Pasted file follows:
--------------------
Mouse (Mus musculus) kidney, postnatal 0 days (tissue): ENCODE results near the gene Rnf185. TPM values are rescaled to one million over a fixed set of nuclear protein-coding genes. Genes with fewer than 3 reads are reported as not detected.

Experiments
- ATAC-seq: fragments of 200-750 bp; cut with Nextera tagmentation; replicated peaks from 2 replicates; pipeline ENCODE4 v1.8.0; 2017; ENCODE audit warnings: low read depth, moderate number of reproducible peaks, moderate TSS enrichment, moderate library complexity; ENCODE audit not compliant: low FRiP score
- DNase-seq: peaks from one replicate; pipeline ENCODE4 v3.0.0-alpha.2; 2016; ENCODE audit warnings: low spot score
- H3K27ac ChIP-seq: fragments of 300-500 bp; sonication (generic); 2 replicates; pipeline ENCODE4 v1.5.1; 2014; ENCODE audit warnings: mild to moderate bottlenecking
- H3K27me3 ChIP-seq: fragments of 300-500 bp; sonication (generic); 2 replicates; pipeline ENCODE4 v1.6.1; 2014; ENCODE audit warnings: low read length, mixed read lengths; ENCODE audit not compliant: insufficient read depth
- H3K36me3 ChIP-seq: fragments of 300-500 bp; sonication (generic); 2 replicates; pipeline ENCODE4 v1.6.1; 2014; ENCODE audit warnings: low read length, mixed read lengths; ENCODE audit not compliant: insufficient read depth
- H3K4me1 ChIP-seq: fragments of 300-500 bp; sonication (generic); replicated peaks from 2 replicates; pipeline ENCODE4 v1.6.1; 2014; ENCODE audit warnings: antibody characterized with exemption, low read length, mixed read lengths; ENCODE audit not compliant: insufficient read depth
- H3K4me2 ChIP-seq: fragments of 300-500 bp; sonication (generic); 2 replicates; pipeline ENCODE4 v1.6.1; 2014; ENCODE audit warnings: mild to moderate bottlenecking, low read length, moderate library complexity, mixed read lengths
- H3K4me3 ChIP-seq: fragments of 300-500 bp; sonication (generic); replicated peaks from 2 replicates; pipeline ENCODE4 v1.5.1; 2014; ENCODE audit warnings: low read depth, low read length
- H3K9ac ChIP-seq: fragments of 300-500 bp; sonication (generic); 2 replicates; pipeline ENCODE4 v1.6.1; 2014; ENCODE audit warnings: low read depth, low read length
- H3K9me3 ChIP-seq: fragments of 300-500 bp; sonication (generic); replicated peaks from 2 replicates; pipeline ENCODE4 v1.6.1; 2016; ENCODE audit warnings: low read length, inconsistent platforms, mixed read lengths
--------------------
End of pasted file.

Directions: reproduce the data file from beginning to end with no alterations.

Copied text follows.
Mouse (Mus musculus) kidney, postnatal 0 days (tissue): ENCODE results near the gene Rnf185. TPM values are rescaled to one million over a fixed set of nuclear protein-coding genes. Genes with fewer than 3 reads are reported as not detected.

Experiments
- ATAC-seq: fragments of 200-750 bp; cut with Nextera tagmentation; replicated peaks from 2 replicates; pipeline ENCODE4 v1.8.0; 2017; ENCODE audit warnings: low read depth, moderate number of reproducible peaks, moderate TSS enrichment, moderate library complexity; ENCODE audit not compliant: low FRiP score
- DNase-seq: peaks from one replicate; pipeline ENCODE4 v3.0.0-alpha.2; 2016; ENCODE audit warnings: low spot score
- H3K27ac ChIP-seq: fragments of 300-500 bp; sonication (generic); 2 replicates; pipeline ENCODE4 v1.5.1; 2014; ENCODE audit warnings: mild to moderate bottlenecking
- H3K27me3 ChIP-seq: fragments of 300-500 bp; sonication (generic); 2 replicates; pipeline ENCODE4 v1.6.1; 2014; ENCODE audit warnings: low read length, mixed read lengths; ENCODE audit not compliant: insufficient read depth
- H3K36me3 ChIP-seq: fragments of 300-500 bp; sonication (generic); 2 replicates; pipeline ENCODE4 v1.6.1; 2014; ENCODE audit warnings: low read length, mixed read lengths; ENCODE audit not compliant: insufficient read depth
- H3K4me1 ChIP-seq: fragments of 300-500 bp; sonication (generic); replicated peaks from 2 replicates; pipeline ENCODE4 v1.6.1; 2014; ENCODE audit warnings: antibody characterized with exemption, low read length, mixed read lengths; ENCODE audit not compliant: insufficient read depth
- H3K4me2 ChIP-seq: fragments of 300-500 bp; sonication (generic); 2 replicates; pipeline ENCODE4 v1.6.1; 2014; ENCODE audit warnings: mild to moderate bottlenecking, low read length, moderate library complexity, mixed read lengths
- H3K4me3 ChIP-seq: fragments of 300-500 bp; sonication (generic); replicated peaks from 2 replicates; pipeline ENCODE4 v1.5.1; 2014; ENCODE audit warnings: low read depth, low read length
- H3K9ac ChIP-seq: fragments of 300-500 bp; sonication (generic); 2 replicates; pipeline ENCODE4 v1.6.1; 2014; ENCODE audit warnings: low read depth, low read length
- H3K9me3 ChIP-seq: fragments of 300-500 bp; sonication (generic); replicated peaks from 2 replicates; pipeline ENCODE4 v1.6.1; 2016; ENCODE audit warnings: low read length, inconsistent platforms, mixed read lengths